Expansive New Home for Elephants Debuts at Audubon Zoo
Panya and Jean, the beloved Asian elephants at Audubon Zoo, are inviting visitors to their new home to see them like they've never been seen before.
The sprawling new elephant habitat, which celebrated its official opening on Tuesday, April 26, provides plenty of space for the two female pachyderms to roam and features an elevated education pavilion with covered seating for visitors to view them from a variety of locations.
New Orleans City Councilwoman Susan Guidry, Audubon officials and students from Kingsley House were on hand with Panya, 52, and Jean, 43, to mark the occasion.
The elephants have been star attractions at Audubon Zoo for 30-plus years. Jean arrived in 1978 and Panya came in 1980. They are considered best friends.
The education pavilion - anchored by an engaging, Asian-themed interpretive center where zoo education staffers will hold interpretations and chats - was paid for, in part, with a $1 million gift from New York real estate developer Jeffrey Feil.
"The unique design of this new exhibit offers spectacular vantage points to view two of the most treasured members of the Audubon Zoo family, 'For visitors, the education pavilion serves as both a comfortable place to take a break as well as a classroom to learn about one of the animal kingdom's most fascinating species.''
A decorative awning extends over the pavilion's boardwalk where visitors will enjoy games and activities designed to increase knowledge of Asian culture, including an iPad-based "video coloring book'' that can create elephant paintings.
A series of graphics offers lessons about the important role elephants have played in Indian culture and history and how they have become the most illustrated animal in nature. Other topics include "elephants in Buddhism,'' how elephants have worked closely with humans for centuries and the prominent role elephants play in Indian myth and story telling.
Other illustrations provide information on elephant conservation organizations which provide funds for ending the sale and trade of ivory and elephant products, raising awareness and educating the public and training veterinarians. Another graphic provides a primer on how deforestation tied to development, commercial agriculture, livestock grazing and other human activity is posing a threat to Asian elephants in the wild.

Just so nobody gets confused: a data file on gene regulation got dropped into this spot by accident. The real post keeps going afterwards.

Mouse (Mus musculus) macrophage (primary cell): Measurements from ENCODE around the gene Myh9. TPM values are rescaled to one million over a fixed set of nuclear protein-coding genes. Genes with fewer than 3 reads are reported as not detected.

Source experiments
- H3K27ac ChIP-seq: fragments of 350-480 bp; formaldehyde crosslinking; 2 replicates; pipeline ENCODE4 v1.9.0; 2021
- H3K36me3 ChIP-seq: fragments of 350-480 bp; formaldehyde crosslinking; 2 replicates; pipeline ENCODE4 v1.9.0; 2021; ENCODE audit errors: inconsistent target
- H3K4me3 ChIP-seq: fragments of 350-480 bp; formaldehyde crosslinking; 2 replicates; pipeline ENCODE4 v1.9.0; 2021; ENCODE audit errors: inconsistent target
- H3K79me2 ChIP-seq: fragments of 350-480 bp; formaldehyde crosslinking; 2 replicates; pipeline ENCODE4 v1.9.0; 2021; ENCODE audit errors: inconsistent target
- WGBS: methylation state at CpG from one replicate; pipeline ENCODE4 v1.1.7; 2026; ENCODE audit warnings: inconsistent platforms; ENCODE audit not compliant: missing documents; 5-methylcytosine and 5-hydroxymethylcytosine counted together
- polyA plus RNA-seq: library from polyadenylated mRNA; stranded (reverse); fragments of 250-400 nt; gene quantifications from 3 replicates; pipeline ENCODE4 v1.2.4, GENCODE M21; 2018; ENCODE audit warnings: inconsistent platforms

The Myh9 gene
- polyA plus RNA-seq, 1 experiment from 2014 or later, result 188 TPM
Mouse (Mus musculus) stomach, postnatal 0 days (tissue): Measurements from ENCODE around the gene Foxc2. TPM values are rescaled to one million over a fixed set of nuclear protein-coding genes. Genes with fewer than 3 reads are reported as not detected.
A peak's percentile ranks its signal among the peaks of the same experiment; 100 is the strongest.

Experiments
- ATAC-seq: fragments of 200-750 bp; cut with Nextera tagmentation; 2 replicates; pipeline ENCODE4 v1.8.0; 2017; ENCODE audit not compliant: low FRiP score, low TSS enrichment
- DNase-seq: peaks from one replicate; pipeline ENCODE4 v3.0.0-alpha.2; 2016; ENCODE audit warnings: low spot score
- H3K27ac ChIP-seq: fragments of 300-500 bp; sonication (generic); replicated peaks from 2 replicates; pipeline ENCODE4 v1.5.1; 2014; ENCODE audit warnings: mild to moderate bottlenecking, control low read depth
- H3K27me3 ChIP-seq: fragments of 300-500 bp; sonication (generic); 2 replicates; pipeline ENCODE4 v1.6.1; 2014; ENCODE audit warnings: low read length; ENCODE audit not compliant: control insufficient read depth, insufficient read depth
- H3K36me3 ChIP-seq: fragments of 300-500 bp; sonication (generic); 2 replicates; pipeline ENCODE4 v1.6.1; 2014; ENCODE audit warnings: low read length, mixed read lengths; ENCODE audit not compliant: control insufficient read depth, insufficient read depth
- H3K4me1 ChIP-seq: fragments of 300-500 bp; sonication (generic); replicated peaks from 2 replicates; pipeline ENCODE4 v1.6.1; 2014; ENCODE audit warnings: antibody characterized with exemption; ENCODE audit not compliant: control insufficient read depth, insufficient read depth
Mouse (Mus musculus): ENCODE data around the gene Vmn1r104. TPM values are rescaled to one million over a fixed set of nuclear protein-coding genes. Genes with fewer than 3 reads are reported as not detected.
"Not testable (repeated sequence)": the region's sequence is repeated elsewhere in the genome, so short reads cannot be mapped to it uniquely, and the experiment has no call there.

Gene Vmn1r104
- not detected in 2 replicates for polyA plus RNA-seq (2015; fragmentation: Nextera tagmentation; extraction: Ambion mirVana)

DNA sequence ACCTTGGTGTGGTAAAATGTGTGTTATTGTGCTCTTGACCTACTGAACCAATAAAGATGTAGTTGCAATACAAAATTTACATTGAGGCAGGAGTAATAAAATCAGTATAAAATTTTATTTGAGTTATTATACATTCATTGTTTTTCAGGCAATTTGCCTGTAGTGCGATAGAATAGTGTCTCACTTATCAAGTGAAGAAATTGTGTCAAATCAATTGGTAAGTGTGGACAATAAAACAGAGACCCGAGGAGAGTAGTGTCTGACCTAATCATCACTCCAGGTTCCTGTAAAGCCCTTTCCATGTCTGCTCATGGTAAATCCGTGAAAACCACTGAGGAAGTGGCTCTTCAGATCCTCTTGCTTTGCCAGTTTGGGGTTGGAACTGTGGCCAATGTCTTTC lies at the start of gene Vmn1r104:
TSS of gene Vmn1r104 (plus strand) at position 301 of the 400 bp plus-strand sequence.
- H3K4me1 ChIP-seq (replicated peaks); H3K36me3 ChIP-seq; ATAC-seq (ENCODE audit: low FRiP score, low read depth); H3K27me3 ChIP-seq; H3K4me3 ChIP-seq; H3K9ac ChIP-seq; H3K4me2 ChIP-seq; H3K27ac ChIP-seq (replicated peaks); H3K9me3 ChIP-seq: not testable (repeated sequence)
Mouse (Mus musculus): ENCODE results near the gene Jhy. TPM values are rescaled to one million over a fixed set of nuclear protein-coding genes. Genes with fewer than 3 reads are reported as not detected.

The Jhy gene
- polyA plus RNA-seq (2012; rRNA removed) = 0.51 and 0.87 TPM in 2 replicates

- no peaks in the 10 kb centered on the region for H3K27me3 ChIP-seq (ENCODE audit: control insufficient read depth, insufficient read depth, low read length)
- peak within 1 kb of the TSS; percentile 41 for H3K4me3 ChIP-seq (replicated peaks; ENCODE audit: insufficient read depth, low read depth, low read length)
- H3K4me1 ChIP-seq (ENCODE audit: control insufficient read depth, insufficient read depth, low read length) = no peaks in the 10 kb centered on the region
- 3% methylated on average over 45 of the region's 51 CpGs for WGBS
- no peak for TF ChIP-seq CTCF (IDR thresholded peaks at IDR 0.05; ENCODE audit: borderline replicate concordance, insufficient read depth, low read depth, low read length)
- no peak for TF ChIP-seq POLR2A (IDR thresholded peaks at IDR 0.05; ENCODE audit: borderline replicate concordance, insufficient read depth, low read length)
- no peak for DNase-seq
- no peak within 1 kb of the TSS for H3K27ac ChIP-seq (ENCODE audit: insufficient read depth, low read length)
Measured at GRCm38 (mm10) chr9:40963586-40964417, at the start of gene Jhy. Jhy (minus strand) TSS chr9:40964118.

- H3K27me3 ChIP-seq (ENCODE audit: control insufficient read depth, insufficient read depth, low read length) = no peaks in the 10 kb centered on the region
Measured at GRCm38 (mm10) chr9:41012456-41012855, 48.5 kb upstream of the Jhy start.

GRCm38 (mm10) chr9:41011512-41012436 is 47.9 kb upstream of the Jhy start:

Wooden benches are positioned inside the pavilion, offering visitors an opportunity to relax while looking out at the new elephant enclosure and its gentle, contoured inclines, shade trees, an "enrichment tree'' that allows the elephants to forage for food and two elephant pools: a shallow pool near the pavilion and a 12-foot-deep immersion pool close to the Cool Zoo water park.
Funding for the elephant habitat was provided, in part, by the state of Louisiana's capital outlay program, though the Division of Administration Facilities Planning and Control office.
"I'd like to thank our partners in Baton Rouge for helping make this attraction a reality,'' said Audubon Commission President J. Kelly Duncan. "We have always appreciated the support of our state government, specifically the Greater New Orleans legislative delegation. We couldn't have completed this project without their leadership.''
In a corner of the water park, guests can feel like they are splashing with the elephants in the Gottesman Elephant Wading Pool. Sponsored by longtime Audubon supporter Charlotte Gottesman and her family, a Plexiglass partition separates a wading area for children and the elephants' pool.
"As we get older, we all know how important staying active is to our long-term health, and the same is true of elephants,'' said Audubon Zoo Vice President and General Curator Joel Hamilton, "An exciting aspect of this new habitat is the large pool that will allow Panya and Jean to submerge themselves and take a daily swim. Exercise is important for any elephant in our care and swimming is one of the best kinds.''
The Betty Wisdom Elephant Barn opened in 2013. Betty Wisdom was an avid supporter of the Zoo and served on the Audubon Commission for 23 years.
The barn closely resembles the Works Progress Administration (WPA)-style architecture of the iconic barn that debuted to much fanfare in the late 1930's in what was then known as the Merz Memorial Zoo. The old elephant barn has been retrofitted and now houses the Zoo's orangutan collection.
Notably, the elephant barn, which features heated, padded floors, is designed to house up to four elephants. Audubon Zoo officials plan to acquire at least one more elephant in the future to join Panya and Jean. The barn is designed with older animals in mind, outfitted with modern features to better manage potential health issues as the elephants age.
The elephant habitat is part of a major redesign of the Asian Domain, now known as Asia, that includes the new orangutan habitat, the white tiger exhibit, Bambu Village Asian Discovery Trail and the soon-to-open barasingha deer exhibit.